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‘Mass Effect: Legendary Edition’ Review

Available now across multiple formats.

Mass Effect
Credit: EA Games / BioWare

Bioware have had a pretty interesting last couple of years. Once a titan of single-player campaigns, they were turned into laughing stocks when they took to the live service genre, with the failed Anthem. Look back at the legacy of Bioware and you can easily see their pedigree. Perhaps in order to regain that trust and prepare for the next step, Bioware have remastered their beloved Mass Effect trilogy for modern consoles. For those who played these a hundred times before, you know the deal. For those who missed the series the first time around, is it the hype?

To make a very long story short, the story of Mass Effect concerns humanity finding its place in a galaxy where alien races have already established their dominance. Humanity is doing pretty great and almost cemented itself as one of the major alien races. You play as Commander Shepard on a covert mission, if successful not only will humanity gain even more galactic respect, you will be eligible for the Spectre initiative, being the equivalent of a galactic James Bond. Of course, things go horribly wrong and the presence of an ancient threat emerges. The galactic races refuse to believe the possibility of the existence of this ancient threat but task you with tracking down the rogue Spectre who caused the mission failure.

Watch the launch trailer below:

So that was a massive oversimplification of the first game and this is the tricky part, a summary of the entire trilogy! The first game sets up a simple cat and mouse plot, where you follow this rouge agent and uses that as a method of engaging you in its universe. The stakes get progressively higher, but the game does a good job of not over-blowing those moments and culminates in a naturally chaotic finale. The way the game brings you into its universe (and this is true for the entire trilogy) is mightily impressive and really does bring the fight to series such as Star Wars and Star Trek.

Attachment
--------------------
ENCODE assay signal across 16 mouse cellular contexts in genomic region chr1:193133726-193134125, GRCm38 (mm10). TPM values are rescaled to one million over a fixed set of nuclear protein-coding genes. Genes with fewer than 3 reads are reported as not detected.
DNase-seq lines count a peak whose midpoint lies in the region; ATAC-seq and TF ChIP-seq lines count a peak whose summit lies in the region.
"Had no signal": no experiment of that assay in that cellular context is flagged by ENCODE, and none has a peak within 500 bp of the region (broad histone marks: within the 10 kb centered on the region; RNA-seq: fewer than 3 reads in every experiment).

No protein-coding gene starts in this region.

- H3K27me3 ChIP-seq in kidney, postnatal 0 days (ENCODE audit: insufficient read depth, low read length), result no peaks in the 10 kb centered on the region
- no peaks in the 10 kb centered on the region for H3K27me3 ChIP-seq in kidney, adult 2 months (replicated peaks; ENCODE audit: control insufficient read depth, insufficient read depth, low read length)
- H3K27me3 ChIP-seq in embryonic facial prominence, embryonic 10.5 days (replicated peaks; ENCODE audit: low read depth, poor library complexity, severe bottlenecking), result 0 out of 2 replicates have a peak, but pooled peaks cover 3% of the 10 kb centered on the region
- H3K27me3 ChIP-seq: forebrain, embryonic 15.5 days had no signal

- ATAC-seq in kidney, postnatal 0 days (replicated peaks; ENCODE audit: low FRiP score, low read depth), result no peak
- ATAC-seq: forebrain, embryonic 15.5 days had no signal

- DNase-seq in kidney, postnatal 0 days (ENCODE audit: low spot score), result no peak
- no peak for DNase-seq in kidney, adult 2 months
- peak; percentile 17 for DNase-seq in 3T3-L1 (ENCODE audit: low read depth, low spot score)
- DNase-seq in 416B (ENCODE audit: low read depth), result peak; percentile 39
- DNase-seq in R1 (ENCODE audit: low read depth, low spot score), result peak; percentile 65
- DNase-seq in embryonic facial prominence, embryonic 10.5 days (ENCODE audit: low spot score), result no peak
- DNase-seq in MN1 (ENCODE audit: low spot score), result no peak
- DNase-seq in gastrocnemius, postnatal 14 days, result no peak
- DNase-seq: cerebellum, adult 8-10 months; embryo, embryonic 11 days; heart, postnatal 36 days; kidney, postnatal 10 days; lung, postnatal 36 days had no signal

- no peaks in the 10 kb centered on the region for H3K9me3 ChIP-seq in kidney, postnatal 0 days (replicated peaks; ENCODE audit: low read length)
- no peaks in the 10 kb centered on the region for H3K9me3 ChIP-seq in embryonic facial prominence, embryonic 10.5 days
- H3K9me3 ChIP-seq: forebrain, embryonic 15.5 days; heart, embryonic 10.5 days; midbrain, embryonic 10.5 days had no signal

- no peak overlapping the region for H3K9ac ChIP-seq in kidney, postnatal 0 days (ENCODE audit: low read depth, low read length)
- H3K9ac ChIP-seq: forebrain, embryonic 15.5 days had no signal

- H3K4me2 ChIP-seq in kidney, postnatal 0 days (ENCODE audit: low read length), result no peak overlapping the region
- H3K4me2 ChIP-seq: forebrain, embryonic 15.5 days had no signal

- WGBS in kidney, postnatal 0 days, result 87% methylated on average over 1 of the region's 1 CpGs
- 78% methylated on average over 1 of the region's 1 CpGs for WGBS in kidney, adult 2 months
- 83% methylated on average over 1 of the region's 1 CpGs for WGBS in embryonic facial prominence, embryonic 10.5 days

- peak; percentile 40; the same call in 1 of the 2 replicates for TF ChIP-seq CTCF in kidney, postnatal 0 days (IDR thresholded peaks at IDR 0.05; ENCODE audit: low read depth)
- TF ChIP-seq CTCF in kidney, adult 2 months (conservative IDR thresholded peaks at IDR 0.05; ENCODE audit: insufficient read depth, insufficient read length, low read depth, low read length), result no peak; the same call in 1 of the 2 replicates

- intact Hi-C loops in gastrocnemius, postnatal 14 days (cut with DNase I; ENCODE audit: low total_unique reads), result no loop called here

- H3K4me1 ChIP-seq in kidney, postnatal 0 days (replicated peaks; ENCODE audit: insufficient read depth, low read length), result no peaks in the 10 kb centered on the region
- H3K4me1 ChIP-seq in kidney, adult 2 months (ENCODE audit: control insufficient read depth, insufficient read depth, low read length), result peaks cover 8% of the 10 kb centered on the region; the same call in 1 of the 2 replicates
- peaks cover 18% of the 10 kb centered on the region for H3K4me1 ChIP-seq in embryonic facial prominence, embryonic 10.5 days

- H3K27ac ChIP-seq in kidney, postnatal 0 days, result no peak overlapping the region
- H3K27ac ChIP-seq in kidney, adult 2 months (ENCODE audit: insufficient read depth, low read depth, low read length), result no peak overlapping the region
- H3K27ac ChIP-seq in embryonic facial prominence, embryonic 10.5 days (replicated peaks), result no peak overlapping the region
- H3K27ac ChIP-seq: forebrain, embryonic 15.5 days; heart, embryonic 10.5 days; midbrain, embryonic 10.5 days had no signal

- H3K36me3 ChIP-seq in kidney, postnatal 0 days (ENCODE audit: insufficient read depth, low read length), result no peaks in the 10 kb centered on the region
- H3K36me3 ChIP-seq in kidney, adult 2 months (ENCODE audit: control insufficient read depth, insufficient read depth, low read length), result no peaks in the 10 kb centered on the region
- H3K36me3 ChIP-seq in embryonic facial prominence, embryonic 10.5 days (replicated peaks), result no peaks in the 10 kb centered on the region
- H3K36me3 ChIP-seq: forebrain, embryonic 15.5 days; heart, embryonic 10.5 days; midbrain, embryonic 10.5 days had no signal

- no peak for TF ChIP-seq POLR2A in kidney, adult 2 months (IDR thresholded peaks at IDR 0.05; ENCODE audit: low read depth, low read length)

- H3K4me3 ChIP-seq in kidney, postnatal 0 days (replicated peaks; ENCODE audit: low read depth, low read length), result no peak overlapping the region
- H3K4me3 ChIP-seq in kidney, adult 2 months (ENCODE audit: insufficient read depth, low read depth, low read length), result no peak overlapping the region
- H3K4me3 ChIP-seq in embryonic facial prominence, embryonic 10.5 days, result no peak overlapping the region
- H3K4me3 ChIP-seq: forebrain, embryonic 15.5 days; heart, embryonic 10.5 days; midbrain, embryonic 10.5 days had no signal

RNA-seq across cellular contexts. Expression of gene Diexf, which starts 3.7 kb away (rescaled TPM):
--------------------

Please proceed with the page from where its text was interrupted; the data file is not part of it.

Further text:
The second game is the edgier one, it deals with the aftermath of the first game, but switches to a darker and bleaker tone. It has the advantage of knowing that almost everyone has played the previous game, so it can have fun by getting into the nitty-gritty and the game shines with its emotional highlights and ends in one of the greatest final missions in gaming. The third game deals with the consequence of the first two games and brings with it a chaotic war. This is where the game is ready to say goodbye to this universe. That confidence leads to some incredible character moments throughout and the sense of urgency is palpable. The ending is somewhat of a stumble and while efforts have been made to improve it, the landing doesn’t quite stick. The journey, however, is simply one of gamings best.

Mass Effect is an action RPG and separates itself into three categories, combat, exploration and dialogue. As far as combat goes, the first game definitely struggles the most. Gunplay in the original just didn’t feel good, efforts have been made to improve this for the remaster and they work well enough. The squad-based power system works effectively, it’s simple but it works. On top of that, there are all sorts of weapons and loot to collect and yeah, the first game is passable in the combat department. The second and third game see quite heavy improvements and feel in line with the cover shooters of that era. If the first game is a little clunky for you, don’t worry, as they get progressively better.